Our apartment was FREEZING (we have baseboard heating and turned it off before we left) and we woke up to snow this morning. Looks like the storm caught up to us!

*Trip also meant I only wrote about 1,500 words over the last five days. Sigh.

Friday, November 9, 2012

Empty Friday

Due to unexpected travel plans, I'm not posting a Link Blitz today. I know, you're heartbroken. This is the highlight of your week and I've crushed your hopes and dreams.

To compensate, here's Dr. Horrible's Sing-Along Blog. Enjoy.

Thursday, November 8, 2012

Someday Stars: Meet Sara Bowers

What’s your name, and where are you from?
 Sara Bowers. I was born in Seattle, grew up in Utah, and currently live in Georgia.

How long have you been writing?
Short answer: Forever.

Long answer: Since before I could write letters. One of my earliest memories is of asking my mom to write out sentences so I could copy them down. In kindergarten I wrote and illustrated, stories about princes and princesses who got married (even then I was an incurable romantic) that I took to show and tell. I started my first chapter book when I was eight. It was only ten pages (short chapters) but it was a start. I’ve been writing in one way or another all my life. But it was only a few years ago that I got serious about figuring out publishing and joined the online community.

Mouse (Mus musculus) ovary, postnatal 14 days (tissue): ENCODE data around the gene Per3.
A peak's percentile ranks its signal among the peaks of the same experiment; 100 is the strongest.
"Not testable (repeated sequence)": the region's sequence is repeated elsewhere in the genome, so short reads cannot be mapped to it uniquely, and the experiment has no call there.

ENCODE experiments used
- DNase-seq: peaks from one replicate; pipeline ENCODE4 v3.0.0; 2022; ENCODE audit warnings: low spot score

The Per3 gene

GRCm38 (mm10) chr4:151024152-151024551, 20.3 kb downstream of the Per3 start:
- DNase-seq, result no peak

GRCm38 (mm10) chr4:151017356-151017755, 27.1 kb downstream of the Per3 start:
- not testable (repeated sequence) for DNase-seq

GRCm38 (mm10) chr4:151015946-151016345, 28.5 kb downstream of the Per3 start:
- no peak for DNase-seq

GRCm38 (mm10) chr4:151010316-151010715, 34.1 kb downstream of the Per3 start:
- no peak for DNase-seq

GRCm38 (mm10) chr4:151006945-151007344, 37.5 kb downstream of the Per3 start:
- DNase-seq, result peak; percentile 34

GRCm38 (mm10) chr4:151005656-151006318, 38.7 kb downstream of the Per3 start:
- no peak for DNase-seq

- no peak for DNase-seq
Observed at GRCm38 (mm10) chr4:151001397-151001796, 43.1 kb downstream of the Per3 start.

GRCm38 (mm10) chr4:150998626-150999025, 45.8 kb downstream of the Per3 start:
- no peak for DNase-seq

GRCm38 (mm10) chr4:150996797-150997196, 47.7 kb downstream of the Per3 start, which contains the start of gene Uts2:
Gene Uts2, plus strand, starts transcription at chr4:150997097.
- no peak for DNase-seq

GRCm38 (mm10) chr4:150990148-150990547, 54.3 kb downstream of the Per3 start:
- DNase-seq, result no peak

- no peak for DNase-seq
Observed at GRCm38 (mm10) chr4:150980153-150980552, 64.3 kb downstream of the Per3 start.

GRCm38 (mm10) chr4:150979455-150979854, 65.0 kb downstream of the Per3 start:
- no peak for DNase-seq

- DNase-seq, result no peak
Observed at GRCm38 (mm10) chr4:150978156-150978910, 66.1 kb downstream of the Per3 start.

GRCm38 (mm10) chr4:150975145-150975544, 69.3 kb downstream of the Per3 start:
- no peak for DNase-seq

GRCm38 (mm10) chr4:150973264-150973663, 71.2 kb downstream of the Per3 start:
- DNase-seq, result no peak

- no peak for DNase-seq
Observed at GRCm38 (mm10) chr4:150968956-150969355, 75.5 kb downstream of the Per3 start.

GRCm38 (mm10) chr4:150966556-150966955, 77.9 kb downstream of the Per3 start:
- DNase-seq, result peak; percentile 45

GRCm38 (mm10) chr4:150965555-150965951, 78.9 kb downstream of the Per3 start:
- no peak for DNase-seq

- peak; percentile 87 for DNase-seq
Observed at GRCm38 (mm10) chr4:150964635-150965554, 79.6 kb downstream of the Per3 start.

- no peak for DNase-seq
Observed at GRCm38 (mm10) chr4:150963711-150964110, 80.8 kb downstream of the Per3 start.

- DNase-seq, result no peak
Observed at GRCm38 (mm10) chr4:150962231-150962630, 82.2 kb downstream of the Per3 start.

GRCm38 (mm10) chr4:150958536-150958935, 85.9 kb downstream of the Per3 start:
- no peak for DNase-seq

What genre(s) do you write?
Mostly fantasy, though I’ve toyed around with contemporaries, YA, and picture books.

What’s your current WIP? Can you tell us about it?
I’m still in the honeymoon phase with my current WIP. I’m about 20K into the story. Since I’m a pantser I don’t always know where I’m going so it’s hard to write a synopsis or logline this early, but basically it’s about a young girl who is chosen to be the bride of the crown prince, but first she must save him from the Rusalka’s spell.

I’m also half way through the first draft of the sequel to the novel I’m shopping around. When Samuel’s daughter is kidnapped by selkies, he must search to the ends of the land and into the ocean to get her back.

What’s your current day job? How does it help or hinder your writing?
I’m a stay-at-home mom to two wonderful children, a three-year-old and a two-year-old. In some ways it gives me more flexibility. Since I’m at home, I can snatch some time here and there to get a few words in, or write down that brilliant thought. But at the same time life is so completely consuming. There’s always someone to take care of or a spill to clean up so it’s hard to make time for writing. Especially if you can hear the kids screaming or feel the spilled cheerios on the floor taunting you.

Who is your favorite author?
Yikes. I can’t say I have one. There are so many excellent authors. Who I like most depends on my mood at the time.

Favorite book?
I generally say I can’t choose a favorite any more than a mom could choose a favorite child. Still, if pressed I usually say Jane Eyre. I’ve probably read that more times than anything else. Seriously, I can quote large sections of it and tell you exactly where the movies (I’ve seen a lot of them, none of them satisfactory) changed dialogue. I read it for the first time when I was 11 or 12 and it really showed me what a book could be.

What other hobbies or activities do you do outside of writing?
I don’t have much time for other hobbies but when I can I like to quilt, crochet, garden, bake, play games, and spend time with family. (Just in case you were confused, family is not a hobby. They’re the priority.)

What is something unique about yourself?